Burroughs is often said to have exerted a major influence on popular culture. This seems limited to the fact that his work is alluded to in a Joy Division song ("Interzone," named for a setting in "Naked Lunch"); that he has a brief role in Gus Van Sant's "Drugstore Cowboy" (1989); that he has an even briefer cameo in a U2 video; and that the rock group Steely Dan is named after a dildo featured in "Naked Lunch."

It is unthinkable that Burroughs' writing had a significant influence on anyone above high-school age. "Naked Lunch" is ostensibly about addiction and "control"; Burroughs and his myrmidons have even argued that the pornographic leitmotif of hanging represents a Swiftian satire of capital punishment -- nice try. Really, it is about shock for shock's sake, as is apparent to the precocious young people to whom it tends to appeal, and as is doubly apparent in the fact that it is remembered by readers as a sensation rather than in terms of its contents. Nobody will quote "Naked Lunch," not even its scabrous Dr. Benway, as literature -- if at all, it will be as an inside joke.

"Naked Lunch" is one of those regrettable works that must be defended on the grounds that it does well what it set out to do, with no consideration given to whether what it set out to do is worth doing. It is very like a nightmare -- so? Its vocabulary is pathetically limited, with "insect," "erectile," and "atrophied" appearing as adjectives over and over again, whether or not they make any sense; its stunted imagination reaches reflexively to drug culture and medical or anthropological gross-out lore. Its satire is all telegraphic, all punch line: Just because you have a loudmouth Southern sheriff or a big-city detective, doesn't mean you've said anything useful or interesting about racism or due-process violations.

Burroughs is one of those figures whose intelligence is overestimated because, slight though it is, it contrasts sharply with his outrageous public persona. Even on the subject of narcotics, the one thing he should be expected to understand, he's hopelessly muddled. His "Letter From a Master Addict to Dangerous Drugs," printed in the British Journal of Addiction, Vol. 53, No. 2, and appended to this and to other editions of "Naked Lunch," seems oblivious to the fact that a sample pool of one person is not medically valuable. And he writes in "Deposition: Testimony Concerning a Sickness" that "[t]he junk virus is public health problem number one of the world today" (emphasis his), only to pretend three decades later, in "Afterthoughts on a Deposition," that he was referring to "anti-drug hysteria ... a deadly threat to personal freedoms." This is a shameless distortion of his unambiguous previous message. It reveals what has been evident to many readers all along: Burroughs was always ready with high-minded defenses of his work, which could only elicit one aesthetic response: revulsion.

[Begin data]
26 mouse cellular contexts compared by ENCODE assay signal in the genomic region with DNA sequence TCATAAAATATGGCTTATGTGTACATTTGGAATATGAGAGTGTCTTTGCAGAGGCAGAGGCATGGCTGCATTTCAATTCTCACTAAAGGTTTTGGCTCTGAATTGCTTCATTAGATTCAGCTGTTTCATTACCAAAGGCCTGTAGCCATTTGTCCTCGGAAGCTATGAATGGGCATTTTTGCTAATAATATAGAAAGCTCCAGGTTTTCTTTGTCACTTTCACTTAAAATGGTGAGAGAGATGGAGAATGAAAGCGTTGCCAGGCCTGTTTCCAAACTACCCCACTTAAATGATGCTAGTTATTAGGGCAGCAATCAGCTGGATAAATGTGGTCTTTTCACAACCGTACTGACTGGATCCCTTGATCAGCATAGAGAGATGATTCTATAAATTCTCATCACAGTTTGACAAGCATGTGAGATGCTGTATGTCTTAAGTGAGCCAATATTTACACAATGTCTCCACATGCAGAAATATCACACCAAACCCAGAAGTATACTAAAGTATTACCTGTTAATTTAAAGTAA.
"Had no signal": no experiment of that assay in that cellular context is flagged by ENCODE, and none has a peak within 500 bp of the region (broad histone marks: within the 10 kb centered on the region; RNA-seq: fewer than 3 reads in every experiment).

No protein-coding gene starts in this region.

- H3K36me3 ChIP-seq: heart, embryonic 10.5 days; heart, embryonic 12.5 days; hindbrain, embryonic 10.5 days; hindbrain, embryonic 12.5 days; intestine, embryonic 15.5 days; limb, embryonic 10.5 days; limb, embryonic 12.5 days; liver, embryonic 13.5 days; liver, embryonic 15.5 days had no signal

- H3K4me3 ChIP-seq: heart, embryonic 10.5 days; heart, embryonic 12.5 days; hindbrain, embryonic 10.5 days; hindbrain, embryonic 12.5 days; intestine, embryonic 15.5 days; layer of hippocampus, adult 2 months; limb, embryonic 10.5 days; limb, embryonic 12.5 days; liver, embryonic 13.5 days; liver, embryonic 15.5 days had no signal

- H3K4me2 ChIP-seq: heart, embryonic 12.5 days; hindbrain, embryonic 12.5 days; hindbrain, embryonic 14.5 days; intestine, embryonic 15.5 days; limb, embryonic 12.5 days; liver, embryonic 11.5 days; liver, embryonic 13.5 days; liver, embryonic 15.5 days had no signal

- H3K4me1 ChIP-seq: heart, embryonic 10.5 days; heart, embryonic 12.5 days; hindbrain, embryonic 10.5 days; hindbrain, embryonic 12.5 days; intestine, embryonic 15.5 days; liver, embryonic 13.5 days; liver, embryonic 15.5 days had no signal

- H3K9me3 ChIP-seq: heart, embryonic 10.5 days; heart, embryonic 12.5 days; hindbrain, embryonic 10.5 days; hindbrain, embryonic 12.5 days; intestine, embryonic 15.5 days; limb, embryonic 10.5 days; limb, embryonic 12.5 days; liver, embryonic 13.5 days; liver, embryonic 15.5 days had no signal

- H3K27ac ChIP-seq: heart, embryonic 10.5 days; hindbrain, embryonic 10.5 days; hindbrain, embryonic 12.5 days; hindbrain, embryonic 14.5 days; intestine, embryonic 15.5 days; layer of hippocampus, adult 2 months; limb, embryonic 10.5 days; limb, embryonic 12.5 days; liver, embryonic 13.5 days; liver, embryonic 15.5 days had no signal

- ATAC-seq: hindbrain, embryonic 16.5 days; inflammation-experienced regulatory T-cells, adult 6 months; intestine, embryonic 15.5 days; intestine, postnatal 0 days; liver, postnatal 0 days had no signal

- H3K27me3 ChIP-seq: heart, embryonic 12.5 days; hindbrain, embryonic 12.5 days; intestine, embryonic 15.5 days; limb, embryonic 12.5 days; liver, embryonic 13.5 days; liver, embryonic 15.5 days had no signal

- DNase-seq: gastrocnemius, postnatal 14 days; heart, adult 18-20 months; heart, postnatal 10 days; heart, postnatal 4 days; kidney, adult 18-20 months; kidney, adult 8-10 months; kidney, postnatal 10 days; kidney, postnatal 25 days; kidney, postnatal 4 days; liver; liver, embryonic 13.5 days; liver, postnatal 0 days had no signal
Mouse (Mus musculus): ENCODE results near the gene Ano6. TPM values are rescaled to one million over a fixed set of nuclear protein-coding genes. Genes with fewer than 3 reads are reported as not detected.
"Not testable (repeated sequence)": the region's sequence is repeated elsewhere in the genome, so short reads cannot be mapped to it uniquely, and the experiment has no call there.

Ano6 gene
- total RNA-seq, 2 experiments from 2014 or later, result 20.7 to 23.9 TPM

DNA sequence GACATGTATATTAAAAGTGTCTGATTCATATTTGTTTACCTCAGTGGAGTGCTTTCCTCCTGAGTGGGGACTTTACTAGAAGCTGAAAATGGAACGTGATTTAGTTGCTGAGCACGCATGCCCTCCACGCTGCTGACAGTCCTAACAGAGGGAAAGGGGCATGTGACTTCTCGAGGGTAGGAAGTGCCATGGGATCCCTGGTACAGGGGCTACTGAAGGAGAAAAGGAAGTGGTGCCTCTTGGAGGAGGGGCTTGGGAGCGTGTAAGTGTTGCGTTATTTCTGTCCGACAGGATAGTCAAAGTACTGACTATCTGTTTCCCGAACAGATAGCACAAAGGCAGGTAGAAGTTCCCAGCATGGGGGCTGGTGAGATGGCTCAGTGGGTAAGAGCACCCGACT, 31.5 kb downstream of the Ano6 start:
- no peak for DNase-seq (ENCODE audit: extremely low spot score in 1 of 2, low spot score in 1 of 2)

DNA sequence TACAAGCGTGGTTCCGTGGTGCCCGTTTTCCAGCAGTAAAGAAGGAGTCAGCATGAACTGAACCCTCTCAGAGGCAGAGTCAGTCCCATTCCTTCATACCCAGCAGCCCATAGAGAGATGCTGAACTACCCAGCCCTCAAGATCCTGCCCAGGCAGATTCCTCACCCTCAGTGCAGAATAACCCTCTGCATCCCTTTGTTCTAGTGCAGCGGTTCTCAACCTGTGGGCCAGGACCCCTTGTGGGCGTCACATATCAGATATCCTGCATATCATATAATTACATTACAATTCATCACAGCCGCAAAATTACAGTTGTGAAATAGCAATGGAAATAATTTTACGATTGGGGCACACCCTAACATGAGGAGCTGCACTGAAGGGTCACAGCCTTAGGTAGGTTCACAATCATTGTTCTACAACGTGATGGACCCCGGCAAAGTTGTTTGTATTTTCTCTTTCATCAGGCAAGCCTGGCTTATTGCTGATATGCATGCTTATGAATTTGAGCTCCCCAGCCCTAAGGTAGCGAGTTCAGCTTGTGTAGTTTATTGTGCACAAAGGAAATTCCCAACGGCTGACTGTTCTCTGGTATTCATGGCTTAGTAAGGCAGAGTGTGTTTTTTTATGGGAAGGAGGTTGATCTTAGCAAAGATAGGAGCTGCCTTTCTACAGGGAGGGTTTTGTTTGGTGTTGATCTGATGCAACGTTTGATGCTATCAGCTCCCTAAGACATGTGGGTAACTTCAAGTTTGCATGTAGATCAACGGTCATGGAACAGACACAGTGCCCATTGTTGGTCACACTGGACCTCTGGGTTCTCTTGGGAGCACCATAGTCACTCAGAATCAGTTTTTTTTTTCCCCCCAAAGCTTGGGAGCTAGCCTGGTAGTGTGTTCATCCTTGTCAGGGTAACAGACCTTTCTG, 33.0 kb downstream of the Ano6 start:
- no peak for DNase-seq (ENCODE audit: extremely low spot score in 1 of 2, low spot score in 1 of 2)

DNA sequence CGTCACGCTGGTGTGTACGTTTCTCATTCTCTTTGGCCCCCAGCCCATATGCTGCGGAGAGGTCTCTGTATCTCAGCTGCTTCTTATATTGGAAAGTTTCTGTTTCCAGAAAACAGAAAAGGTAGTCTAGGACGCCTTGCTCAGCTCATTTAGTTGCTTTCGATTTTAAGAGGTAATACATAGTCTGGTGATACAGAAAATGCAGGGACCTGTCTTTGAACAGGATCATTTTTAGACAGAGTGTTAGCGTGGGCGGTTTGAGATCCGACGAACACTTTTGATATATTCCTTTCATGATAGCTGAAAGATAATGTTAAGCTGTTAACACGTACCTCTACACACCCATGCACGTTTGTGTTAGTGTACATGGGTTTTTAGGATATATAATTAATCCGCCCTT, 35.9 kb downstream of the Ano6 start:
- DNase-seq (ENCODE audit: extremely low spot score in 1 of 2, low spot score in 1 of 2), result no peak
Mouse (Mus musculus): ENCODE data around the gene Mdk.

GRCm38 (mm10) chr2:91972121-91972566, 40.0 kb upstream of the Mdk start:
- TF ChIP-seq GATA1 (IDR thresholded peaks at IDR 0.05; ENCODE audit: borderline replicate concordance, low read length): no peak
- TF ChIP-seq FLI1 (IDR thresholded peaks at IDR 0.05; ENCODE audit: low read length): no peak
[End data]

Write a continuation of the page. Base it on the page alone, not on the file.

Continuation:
Still, "Naked Lunch" serves a very valuable and reliable purpose. Get to it early enough, somewhere between the Hardy Boys and Holden Caulfield, and the fatigue and tedium will inoculate you against all sorts of intellectual malfeasance. You'll never swallow the line that obscenity is a hallmark of genius, or that the road of excess leads to the palace of wisdom (usually it leads to the palace of excess, except when it leads to the hovel of incomprehensibility). Dismiss Burroughs as a pull-my-finger bore and you're ready to dismiss Matthew Barney, Damien Hirst, the Chapman Brothers, Jonathan Littell and a host of others too dull to mention.

"I am not an entertainer," Burroughs wrote in 1959. You can sure as hell say that again.

By Stefan Beck